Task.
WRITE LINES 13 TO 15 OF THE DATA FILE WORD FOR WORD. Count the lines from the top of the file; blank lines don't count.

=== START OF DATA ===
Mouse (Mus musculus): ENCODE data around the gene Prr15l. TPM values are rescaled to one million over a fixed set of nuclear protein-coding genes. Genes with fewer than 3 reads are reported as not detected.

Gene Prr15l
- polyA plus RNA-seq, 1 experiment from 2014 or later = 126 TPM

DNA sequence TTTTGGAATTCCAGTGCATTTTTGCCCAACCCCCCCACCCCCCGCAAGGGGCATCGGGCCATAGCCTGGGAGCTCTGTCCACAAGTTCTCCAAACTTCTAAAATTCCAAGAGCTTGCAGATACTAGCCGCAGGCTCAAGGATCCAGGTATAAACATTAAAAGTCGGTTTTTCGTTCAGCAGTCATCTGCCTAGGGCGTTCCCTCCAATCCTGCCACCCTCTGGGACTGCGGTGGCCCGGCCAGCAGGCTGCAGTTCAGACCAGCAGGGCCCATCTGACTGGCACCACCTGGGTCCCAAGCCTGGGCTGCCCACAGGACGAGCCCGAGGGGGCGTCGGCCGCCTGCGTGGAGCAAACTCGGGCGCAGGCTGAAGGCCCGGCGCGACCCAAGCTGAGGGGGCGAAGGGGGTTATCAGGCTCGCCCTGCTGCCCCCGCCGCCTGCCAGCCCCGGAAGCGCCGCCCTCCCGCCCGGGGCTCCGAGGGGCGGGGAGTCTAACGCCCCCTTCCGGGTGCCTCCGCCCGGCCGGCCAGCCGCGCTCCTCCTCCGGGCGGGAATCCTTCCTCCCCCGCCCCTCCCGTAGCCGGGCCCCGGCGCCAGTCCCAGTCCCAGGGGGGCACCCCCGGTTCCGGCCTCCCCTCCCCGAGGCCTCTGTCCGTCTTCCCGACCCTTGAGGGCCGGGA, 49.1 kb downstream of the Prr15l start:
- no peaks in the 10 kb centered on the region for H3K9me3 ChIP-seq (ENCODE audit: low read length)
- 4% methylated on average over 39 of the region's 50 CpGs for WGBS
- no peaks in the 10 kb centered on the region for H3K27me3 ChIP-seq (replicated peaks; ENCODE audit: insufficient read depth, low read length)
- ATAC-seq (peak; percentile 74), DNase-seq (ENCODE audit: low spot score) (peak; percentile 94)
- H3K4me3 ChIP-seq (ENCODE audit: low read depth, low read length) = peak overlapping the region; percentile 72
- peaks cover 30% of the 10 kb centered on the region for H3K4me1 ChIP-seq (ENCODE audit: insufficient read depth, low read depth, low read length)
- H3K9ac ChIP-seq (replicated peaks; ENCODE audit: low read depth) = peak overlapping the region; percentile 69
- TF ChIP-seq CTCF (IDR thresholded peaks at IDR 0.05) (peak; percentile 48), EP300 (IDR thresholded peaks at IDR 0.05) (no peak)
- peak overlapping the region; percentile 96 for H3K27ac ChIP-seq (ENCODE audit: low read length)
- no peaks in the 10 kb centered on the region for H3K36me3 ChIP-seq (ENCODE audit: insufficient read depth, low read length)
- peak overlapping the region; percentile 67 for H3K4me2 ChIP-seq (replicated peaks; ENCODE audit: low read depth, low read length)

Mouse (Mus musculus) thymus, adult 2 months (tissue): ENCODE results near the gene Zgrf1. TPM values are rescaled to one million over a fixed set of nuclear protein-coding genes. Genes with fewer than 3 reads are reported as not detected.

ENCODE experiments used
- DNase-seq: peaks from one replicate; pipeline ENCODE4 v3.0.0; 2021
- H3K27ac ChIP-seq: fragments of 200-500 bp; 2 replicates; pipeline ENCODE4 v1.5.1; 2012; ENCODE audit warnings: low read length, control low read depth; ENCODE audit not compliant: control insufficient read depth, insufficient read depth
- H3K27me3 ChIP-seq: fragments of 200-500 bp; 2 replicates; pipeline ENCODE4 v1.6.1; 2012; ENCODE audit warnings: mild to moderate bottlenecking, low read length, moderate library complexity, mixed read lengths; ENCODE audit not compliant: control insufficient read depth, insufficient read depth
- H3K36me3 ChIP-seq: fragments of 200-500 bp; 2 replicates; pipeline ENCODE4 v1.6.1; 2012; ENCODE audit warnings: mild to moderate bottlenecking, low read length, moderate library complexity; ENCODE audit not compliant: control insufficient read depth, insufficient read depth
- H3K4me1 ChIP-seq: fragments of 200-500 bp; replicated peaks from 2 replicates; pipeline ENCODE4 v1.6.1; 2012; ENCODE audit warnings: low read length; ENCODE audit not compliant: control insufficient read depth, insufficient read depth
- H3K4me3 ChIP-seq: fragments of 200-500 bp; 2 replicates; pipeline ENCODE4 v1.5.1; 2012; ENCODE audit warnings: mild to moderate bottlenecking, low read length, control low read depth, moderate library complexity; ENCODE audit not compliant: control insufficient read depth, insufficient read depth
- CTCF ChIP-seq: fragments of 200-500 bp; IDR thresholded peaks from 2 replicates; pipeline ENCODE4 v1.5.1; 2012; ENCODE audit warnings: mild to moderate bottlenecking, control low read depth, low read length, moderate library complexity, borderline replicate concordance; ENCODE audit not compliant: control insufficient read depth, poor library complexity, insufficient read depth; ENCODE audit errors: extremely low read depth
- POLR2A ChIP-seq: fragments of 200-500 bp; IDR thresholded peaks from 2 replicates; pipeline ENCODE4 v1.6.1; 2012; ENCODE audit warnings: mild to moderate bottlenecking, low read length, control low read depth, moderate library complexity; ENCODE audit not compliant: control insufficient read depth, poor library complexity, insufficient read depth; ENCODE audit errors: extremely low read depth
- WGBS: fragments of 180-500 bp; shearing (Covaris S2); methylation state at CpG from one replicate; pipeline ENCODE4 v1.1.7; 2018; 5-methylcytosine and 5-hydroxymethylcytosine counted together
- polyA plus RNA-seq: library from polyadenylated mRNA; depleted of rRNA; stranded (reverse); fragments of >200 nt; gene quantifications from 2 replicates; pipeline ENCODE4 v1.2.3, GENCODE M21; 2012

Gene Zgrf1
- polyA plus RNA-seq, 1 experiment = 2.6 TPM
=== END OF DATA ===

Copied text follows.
- peak overlapping the region; percentile 96 for H3K27ac ChIP-seq (ENCODE audit: low read length)
- no peaks in the 10 kb centered on the region for H3K36me3 ChIP-seq (ENCODE audit: insufficient read depth, low read length)
- peak overlapping the region; percentile 67 for H3K4me2 ChIP-seq (replicated peaks; ENCODE audit: low read depth, low read length)